Effect Measure

The latest study on flu vaccine effectiveness in children has been well discussed in the MSM and the flu blogs, so I’ll point you to those excellent pieces (Branswell, crof, Mike Coston at Avian Flu Diary) and just add some things not covered elsewhere. The full text of the article is available for free at JAMA and it’s a pretty good read, so if you want to see for yourself what is involved I urge you to read it, too. First, let me back up a bit and connect this to the controversy about observational and randomized clinical trials we’ve been discussing here of late (before my grant writing interfered, anyway).

There is ample evidence, both biological and observational, that immunization for seasonal influenza “works.” But how well does it work? And what is the best way to do it? This is not just a scientific question (although it is a scientific question) but also a policy question. If it doesn’t work at all or only minimally, then the policy of many national health departments is misguided and possibly dangerous. The question of whether flu vaccination works has been raised by (in our view) misguided zealots who demand standards of proof difficult to obtain (blinded and randomized trials) under the guise this is the only acceptable kind of evidence. We have previously registered our disagreement with this view (here, here), not least because even the availability of this evidence won’t answer the questions. In fact reading some of the literature and commentary about this makes us wonder if the RCT zealots even understand why randomization is useful (and when possible, it is; see here, here, here, here, here, here). Just as importantly, the JAMA study illustrates why RCTs won’t answer the question. More about that in a moment.

A quick synopsis of the JAMA study (you can read more details in the paper itself or in the linked articles, above). Suppose you wanted to do a randomized trial of whether vaccinating children protects unvaccinated older adults (on the theory that the children are good spreaders of the virus). How would you do a randomized trial of a community, not of the people in it? The beauty of the JAMA paper is that the authors found a way to do that, using fairly isolated and self-contained colonies of an Anabaptist fundamentalist sect in Canada, the Hutterites (I guess it shows that religious extremism is good for something). Instead of randomizing people, they randomized the colonies, vaccinating the children in some against flu, in others against hepatitis A. Not every Hutterite colony wanted to participate and many refused or dropped out after initially agreeing (but before allocation to either vaccine). Look at Figure 1 in the paper for the reasons why some colonies were included or not. It’s a little lesson in how difficult these things are to do. Moreover this is a highly unusual situation and would simply not be feasible in almost any other set of communities. So good for these researchers for taking advantage of this opportunity. It’s one of the things that makes epidemiology as much an art as a science.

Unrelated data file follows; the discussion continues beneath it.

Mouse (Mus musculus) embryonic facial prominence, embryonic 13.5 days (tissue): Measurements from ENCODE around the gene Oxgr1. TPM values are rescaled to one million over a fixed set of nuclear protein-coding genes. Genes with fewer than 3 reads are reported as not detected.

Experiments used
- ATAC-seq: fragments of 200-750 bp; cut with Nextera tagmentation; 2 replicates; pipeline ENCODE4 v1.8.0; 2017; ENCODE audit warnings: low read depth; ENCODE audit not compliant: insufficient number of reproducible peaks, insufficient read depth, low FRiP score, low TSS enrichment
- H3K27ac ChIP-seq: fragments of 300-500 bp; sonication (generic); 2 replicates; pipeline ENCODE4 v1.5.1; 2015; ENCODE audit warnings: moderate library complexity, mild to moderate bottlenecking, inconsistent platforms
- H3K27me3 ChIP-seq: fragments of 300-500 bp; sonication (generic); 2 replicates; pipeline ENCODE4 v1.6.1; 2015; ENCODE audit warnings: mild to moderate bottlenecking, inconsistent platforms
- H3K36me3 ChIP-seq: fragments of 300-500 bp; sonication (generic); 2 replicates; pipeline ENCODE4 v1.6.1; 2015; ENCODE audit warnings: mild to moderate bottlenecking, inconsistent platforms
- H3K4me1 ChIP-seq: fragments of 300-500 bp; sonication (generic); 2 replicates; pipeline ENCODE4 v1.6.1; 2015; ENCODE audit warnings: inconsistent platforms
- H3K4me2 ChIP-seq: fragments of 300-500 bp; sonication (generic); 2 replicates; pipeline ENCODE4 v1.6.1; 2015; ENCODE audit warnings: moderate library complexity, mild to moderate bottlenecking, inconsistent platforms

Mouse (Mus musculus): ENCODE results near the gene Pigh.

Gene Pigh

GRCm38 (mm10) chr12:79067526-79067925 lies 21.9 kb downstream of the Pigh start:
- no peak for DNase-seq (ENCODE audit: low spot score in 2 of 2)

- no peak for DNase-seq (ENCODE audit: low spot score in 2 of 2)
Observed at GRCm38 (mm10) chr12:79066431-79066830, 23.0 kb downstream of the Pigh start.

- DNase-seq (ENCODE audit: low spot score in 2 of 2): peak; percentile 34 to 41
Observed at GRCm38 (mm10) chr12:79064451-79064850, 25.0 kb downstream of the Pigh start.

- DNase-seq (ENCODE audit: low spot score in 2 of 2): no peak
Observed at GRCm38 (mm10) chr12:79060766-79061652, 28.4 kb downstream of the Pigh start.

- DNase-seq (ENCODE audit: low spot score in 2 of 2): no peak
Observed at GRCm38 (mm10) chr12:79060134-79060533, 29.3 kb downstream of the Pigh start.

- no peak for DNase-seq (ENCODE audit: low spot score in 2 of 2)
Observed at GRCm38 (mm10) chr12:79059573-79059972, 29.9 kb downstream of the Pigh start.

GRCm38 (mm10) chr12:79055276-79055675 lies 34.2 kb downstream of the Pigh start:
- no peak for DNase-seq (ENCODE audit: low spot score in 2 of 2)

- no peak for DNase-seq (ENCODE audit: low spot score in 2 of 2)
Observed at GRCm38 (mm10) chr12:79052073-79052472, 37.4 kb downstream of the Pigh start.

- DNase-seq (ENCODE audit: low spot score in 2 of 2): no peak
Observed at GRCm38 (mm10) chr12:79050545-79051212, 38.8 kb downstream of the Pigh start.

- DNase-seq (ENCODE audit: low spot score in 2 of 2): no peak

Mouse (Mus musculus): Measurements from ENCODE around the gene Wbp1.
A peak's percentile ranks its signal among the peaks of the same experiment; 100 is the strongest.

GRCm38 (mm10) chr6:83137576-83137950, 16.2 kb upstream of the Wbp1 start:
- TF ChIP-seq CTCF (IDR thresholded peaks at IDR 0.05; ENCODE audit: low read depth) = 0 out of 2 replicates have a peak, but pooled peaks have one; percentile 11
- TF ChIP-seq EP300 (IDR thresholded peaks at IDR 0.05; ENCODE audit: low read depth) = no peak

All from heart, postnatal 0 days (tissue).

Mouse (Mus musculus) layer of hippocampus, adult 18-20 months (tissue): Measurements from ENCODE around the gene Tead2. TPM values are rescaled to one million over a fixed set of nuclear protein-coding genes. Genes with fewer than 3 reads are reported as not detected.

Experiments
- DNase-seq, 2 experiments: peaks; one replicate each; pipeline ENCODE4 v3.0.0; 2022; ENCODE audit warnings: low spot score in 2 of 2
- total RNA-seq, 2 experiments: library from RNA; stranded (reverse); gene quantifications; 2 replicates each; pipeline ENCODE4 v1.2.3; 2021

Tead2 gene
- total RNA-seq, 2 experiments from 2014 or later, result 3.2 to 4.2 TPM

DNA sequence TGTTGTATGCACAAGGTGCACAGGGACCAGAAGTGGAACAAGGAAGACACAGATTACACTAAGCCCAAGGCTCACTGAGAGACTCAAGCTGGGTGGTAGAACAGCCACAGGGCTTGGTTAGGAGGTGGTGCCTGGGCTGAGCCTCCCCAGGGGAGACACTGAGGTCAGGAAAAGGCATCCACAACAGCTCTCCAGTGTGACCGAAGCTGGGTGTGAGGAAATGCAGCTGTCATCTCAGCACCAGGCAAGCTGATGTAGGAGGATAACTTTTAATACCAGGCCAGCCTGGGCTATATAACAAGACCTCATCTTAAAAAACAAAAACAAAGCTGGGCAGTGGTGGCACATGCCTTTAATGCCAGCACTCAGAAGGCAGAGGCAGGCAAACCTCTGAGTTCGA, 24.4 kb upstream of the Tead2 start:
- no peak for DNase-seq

The idea was to vaccinate a large proportion (in excess of 80% as it turns out) of the healthy children between 3 and 15 years old in each of the study colonies (each colony had from 60 to 120 people of all ages) to see if vaccination against flu, as opposed to hepatitis, protected the older, unvaccinated members of the colony against flu. And because this is part of the mantra of the RCT crowd, it was done “blinded” to the vaccine status. This is not as easy as it sounds because the flu vaccine came in a multidose vial and the hepatitis vaccine in a single dose vial, so the nurses who gave it knew which was which. To remedy this the nurses who gave the vaccine where then switched out of the study for new nurses who didn’t know which vaccine was used. The new nurses did the assessment of outcomes. There were some other details related to blinding, too, that are worth reading (middle column on p. 945 of the .pdf), just to get a flavor of what you have to do to do a conventional double-blinded RCT. You might think about it next time someone says, “Why didn’t they just do an RCT? How stupid are they?”

There are a lot of these pesky details in this paper. It’s a non-trivial task. In our view they did an excellent job. I wasn’t sure it was even possible to do something like this and they showed it was. You can read the results in all the other accounts but in sum it was that if you vaccinate 80% of the healthy school aged children you obtain a very significant herd immunity effect: you protect the older unvaccinated population to the same extent as if they had themselves been vaccinated. Unfortunately there weren’t many in the usual target group of over 65, so we don’t know what would have happened if the vaccine campaign had been extended even further for the target group, or, for that matter how generalizable this result is to the more complex setting of crowded, non-isolated urban populations. In other words, this is a valid and highly important result, but it doesn’t bullet proof the controversy over flu.

Indeed the controversy continues. CDC has had a policy of targeting high risk groups, particularly the over 65. This group (to which I belong) may or may not benefit as much because our immune systems may be getting like our memories — senescent. So that’s the second question this study addresses. Is there a benefit to the over 65s if we instead target the under 15s? Yes. But this study doesn’t completely answer the policy question because the over 65s weren’t targeted. Maybe the result would have been even more dramatic. It is this age group that is most at risk, so maybe it would save more lives to target them.